"Changes" is a song by American rapper 2Pac featuring vocals by the group Talent first released as a single from Shakur's greatest hits compilation on October 13, 1998. The song makes references to the war on drugs, the treatment of black people by the police, racism, the reconciliation between the black and white people in America, the perpetuation of poverty and its accompanying vicious-cycle value system in urban African American culture, and the difficulties of life in the ghetto. "Changes" samples Bruce Hornsby and the Range’s song "The Way It Is".
"I Wonder If Heaven Got a Ghetto" is a song by American rapper 2Pac. It was released as the first single from the posthumous album R U Still Down? . The original version, titled "I Wonda if Heaven's Got a Ghetto", was released as a B-side on the 1993 single, "Keep Ya Head Up".
"Dear Mama" is a song by American rapper 2Pac from his third studio album, Me Against the World (1995). It was released on February 21, 1995, as the lead single from the album. The song is a tribute to his mother, Afeni Shakur. In the song, Shakur details his childhood poverty and his mother's addiction to crack cocaine, but argues that his love and deep respect for his mother supersede bad memories. The song became his first top ten on the Billboard Hot 100, peaking at number nine. It also topped the Hot Rap Singles chart for five weeks. As of March 2021, the song is certified 3× Platinum by the RIAA.
Pac's Life is the tenth and final studio album by American rapper 2Pac. It is also his seventh posthumous album, released on November 21, 2006, in the United States, on Amaru Entertainment. Its 2006 release date was intended to commemorate the tenth anniversary of his murder. The album debuted at number nine on the US Billboard 200 chart.
"Temptations" is a song by American rapper Tupac Shakur (2Pac) from his third studio album, Me Against the World (1995). It was released as a single in the US on August 29, 1995, and was released as a CD, cassette, and 12" promo. While rapping is solely performed by Shakur, Erick Sermon and producer Easy Mo Bee are also featured in the song primarily as background vocalists. The song uses the bassline from the "Computer Love", and the theme focuses on relationship and infidelity issues. Debuting at number sixty-eight on the Billboard Hot 100, the song did fairly well in the United States. It was also well received by critics, with many writers commenting on its romantic tone.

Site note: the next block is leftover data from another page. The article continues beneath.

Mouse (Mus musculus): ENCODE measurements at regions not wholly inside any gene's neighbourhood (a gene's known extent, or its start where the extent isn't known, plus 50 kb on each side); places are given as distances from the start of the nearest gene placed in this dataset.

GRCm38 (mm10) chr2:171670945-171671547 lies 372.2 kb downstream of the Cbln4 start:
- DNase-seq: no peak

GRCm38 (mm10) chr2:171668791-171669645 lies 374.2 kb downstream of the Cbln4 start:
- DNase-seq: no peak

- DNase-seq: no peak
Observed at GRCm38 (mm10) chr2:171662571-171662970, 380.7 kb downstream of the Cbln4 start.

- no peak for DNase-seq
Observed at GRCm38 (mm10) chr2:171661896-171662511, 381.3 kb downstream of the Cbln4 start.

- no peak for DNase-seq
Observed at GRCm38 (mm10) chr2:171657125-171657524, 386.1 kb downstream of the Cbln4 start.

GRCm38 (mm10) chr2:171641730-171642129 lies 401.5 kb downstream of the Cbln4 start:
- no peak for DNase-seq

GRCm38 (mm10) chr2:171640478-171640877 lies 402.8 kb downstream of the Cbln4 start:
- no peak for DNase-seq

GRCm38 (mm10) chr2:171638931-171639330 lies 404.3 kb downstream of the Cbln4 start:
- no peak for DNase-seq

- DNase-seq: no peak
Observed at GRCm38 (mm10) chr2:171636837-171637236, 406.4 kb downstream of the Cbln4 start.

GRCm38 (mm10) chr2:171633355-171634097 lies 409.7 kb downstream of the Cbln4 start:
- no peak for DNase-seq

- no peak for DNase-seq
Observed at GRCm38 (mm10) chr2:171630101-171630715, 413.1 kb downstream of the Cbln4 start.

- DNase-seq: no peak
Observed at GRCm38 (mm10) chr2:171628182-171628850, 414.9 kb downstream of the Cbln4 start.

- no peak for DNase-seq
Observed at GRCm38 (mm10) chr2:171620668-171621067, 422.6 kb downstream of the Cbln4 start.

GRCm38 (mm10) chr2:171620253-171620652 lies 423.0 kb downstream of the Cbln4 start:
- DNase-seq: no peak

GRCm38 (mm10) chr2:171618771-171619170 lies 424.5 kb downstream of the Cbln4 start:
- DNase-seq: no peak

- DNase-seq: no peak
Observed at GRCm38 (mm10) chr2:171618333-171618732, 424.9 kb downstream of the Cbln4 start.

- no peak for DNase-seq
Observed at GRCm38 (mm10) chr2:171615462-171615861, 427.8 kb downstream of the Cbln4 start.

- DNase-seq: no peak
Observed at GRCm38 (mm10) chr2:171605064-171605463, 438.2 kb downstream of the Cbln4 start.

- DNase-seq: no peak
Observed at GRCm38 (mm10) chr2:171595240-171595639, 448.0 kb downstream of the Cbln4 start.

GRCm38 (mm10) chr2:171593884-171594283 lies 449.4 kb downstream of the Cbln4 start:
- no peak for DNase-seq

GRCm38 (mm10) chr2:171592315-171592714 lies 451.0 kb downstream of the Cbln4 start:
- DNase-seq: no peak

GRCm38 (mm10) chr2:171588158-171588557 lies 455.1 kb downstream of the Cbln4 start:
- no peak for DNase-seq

"Still Ballin'" is a song by American rapper Tupac Shakur from the 2002 posthumous album Better Dayz. The song was released as a promo single in 2003 and features Trick Daddy. It is part two of the song "Str8 Ballin'" from the album Thug Life Vol. 1. On the album, Better Dayz, the song is listed under the name "Still Ballin' ", due to the song not being the original version. The original version, produced by Johnny "J" and featuring Kurupt, was recorded in 1995 during the All Eyez on Me sessions and has never been officially released.
All Eyez on Me is the fourth studio album by American rapper 2Pac and the last to be released during his lifetime. Released on February 13, 1996, by Death Row and Interscope Records, the album features guest appearances from Dr. Dre, Snoop Doggy Dogg, Redman, Method Man, Nate Dogg, Kurupt, Daz Dillinger, E-40, K-Ci & JoJo, and the Outlawz, among others.
"So Many Tears" is a song by American rapper 2Pac from his third studio album, Me Against the World (1995). It was released on June 13, 1995, as the album's second single. It was produced by Shock G, who used a sample of Stevie Wonder's That Girl, and is often described as one of the album's best. A music video was made for "So Many Tears" and there were also numerous live performances of this song on Saturday Night Live and on Shakur's House of Blues concert, his last recorded show.
"Runnin'" is a 1995 song by rappers 2Pac and The Notorious B.I.G. featuring Stretch, Dramacydal and Buju Banton. The song is significant, being one of very few compositions 2Pac and The Notorious B.I.G. created together, as later hostility arose between the two rappers, ending all possible collaborations and inciting the East-West Coast Rivalry. The song, originally slated to appear on Thug Life's 1994 debut album, Thug Life, Volume I, and 2Pac's 1995 album, Me Against The World, was scrapped both times due to varying controversies. It was later featured on the 1995 One Million Strong compilation album. The song was released by Black Jam as an unofficial single in 1997 after the death of the two rappers. It charted at #81, #57 and #13 on the Billboard Hot 100, Hot R&B/Hip-Hop Singles & Tracks & Hot Rap Singles charts, respectively.
Craig Venegas Alvarado, known by his stage name DJ King Assassin, is an American disc jockey, producer, and engineer from Los Angeles, California.